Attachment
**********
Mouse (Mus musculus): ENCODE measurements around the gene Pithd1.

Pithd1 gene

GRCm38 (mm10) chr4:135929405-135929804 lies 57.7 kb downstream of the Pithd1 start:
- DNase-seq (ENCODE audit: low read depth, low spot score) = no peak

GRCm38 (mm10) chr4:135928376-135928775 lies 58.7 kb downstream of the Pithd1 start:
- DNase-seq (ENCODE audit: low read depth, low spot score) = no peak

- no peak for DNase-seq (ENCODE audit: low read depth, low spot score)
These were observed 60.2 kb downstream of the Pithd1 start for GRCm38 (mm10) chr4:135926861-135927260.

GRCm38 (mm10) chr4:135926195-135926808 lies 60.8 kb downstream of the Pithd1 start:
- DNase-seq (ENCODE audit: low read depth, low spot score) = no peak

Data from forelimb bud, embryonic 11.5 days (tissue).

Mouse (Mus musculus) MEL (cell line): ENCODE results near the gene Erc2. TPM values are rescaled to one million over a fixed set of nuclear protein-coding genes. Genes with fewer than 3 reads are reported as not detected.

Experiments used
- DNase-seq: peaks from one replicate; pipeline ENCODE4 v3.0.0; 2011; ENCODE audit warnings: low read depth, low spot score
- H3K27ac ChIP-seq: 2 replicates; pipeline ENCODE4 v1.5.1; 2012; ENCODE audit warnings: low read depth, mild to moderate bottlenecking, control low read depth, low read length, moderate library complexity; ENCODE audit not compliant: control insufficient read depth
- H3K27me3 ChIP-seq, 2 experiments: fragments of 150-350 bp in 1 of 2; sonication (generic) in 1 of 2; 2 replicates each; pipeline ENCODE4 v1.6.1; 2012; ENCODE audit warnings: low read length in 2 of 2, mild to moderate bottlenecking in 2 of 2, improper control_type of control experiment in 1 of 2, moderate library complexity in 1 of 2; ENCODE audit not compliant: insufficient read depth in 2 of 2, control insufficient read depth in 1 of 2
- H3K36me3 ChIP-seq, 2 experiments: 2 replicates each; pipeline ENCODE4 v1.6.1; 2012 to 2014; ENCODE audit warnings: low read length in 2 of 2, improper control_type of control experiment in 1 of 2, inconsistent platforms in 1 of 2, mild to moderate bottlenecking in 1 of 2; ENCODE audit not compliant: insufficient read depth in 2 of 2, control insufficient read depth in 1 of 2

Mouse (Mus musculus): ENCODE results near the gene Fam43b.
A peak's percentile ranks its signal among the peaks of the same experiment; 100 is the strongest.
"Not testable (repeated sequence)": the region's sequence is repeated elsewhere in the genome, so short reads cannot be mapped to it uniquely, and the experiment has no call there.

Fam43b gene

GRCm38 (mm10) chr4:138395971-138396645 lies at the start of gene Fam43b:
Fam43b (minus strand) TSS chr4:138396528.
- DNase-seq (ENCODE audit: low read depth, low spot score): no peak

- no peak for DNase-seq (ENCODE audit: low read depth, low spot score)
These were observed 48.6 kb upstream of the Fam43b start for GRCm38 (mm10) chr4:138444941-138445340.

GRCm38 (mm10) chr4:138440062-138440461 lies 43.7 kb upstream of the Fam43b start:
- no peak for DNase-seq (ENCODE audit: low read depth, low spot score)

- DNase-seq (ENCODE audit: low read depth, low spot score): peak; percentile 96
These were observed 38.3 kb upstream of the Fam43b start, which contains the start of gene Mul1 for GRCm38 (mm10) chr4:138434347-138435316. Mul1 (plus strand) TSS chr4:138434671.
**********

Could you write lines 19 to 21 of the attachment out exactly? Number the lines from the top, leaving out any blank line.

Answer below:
A peak's percentile ranks its signal among the peaks of the same experiment; 100 is the strongest.
"Not testable (repeated sequence)": the region's sequence is repeated elsewhere in the genome, so short reads cannot be mapped to it uniquely, and the experiment has no call there.

Fam43b gene